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The Star Wars universe will expand with Anthology films
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With Star Wars' cinematic return in Star Wars Episode VII: The Force Awakens this Christmas, fans are already looking ahead to the vast possibilities of Disney's announced Star Wars Anthology films, which are poised to tap the rich mythos of the Star Wars universe. - photo by Cody K. Carlson
With Star Wars' cinematic return in Star Wars Episode VII: The Force Awakens this Christmas, fans are already looking ahead to the vast possibilities of Disney's announced Star Wars Anthology films, which are poised to tap the rich mythos of the Star Wars universe.

At April's Star Wars Celebration in Anaheim, California, the first footage from the first film in the Anthology series, Star Wars: Rogue One was revealed. The brief teaser featured a voiceover from Obi-Wan Kenobi and followed a lone Imperial TIE Fighter as it flew through a jungle canyon of an alien world, only to climb into a sky dominated by the distant bulk of the first Death Star in orbit.

Bryan Young, editor-in-chief of fan site Big Shiny Robot, as well as a contributor to StarWars.com and Star Wars Insider magazine, was there for the screening.

It was overwhelming, Young said. As a fan of the prequels, I love the idea that we're getting a war-based prequel to the construction of the first Death Star.

Rogue One will take place just before the events of Star Wars Episode IV: A New Hope, and will feature not only the construction of the first Death Star but also the daring rebel mission to capture the blueprints of the battle station. This first film in the Star Wars Anthology series, directed by Gareth Edwards and starring Felicity Jones, is set to be released on Dec. 16, 2016.

A second Anthology film is in the works, and speculation is already running wild about its story. The production's original director, Josh Trank, left the project earlier this year according to StarWars.com, only fueling speculation about the film.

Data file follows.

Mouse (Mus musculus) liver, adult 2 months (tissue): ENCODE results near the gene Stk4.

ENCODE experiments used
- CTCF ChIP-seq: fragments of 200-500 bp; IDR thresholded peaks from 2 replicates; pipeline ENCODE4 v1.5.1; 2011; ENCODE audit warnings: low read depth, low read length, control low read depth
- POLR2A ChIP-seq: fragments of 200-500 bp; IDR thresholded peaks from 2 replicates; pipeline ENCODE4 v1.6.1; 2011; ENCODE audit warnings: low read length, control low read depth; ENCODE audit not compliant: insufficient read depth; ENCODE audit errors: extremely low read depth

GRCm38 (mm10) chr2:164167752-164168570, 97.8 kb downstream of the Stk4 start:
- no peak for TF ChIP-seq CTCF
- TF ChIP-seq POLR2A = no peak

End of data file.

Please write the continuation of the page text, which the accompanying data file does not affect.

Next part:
Comic book writer and Star Wars fan Ben Hodson, who blogs at benlanehodson.com, said it may be too early to speculate with any accuracy what the second Anthology film will offer.

It's hard to get a sense of what they are going for, Hodson said. "I'm not sure if (Josh Trank) was the right director or not (Disney certainly decided he wasn't), but it does put the project in the status of 'troubled' from the get-go.

Still, Hodson said these films will scratch an itch for fans.

The Star Wars Anthology films were inevitable, Hodson said. With a Star Wars fan base more rabid than ever before, clambering for new content, along with the huge amount of money Disney paid for Lucasfilm rights, additional stories were a certainty.

Together with the episodic Star Wars films, the new Anthology series means Disney and Lucasfilm will be producing a new Star Wars film every year for the foreseeable future. This kind of long-term cinematic scheduling is nothing new to Disney, which also owns Marvel Studios and its recent, interconnected throng of Marvel superhero films.

Think about Marvel, Young said. They're putting out two movies a year and people are still clamoring for more. Star Wars is arguably a bigger draw. These Anthology films are designed to give us the sort of Star Wars films we've never seen before.

This is exciting news for fans of the Star Wars universe and opens up possibilities for some new and fun adventures. Fans of Star Wars novels, video games, tabletop games, and other media have long enjoyed the Star Wars universe beyond the adventures of Luke Skywalker, Darth Vader, Princess Leia and Obi-Wan Kenobi.

The question is, what kinds of adventures will Disney and Lucasfilm bring to the big screen? Fans are already speculating. Hodson has his own ideas about where the new films should take fans.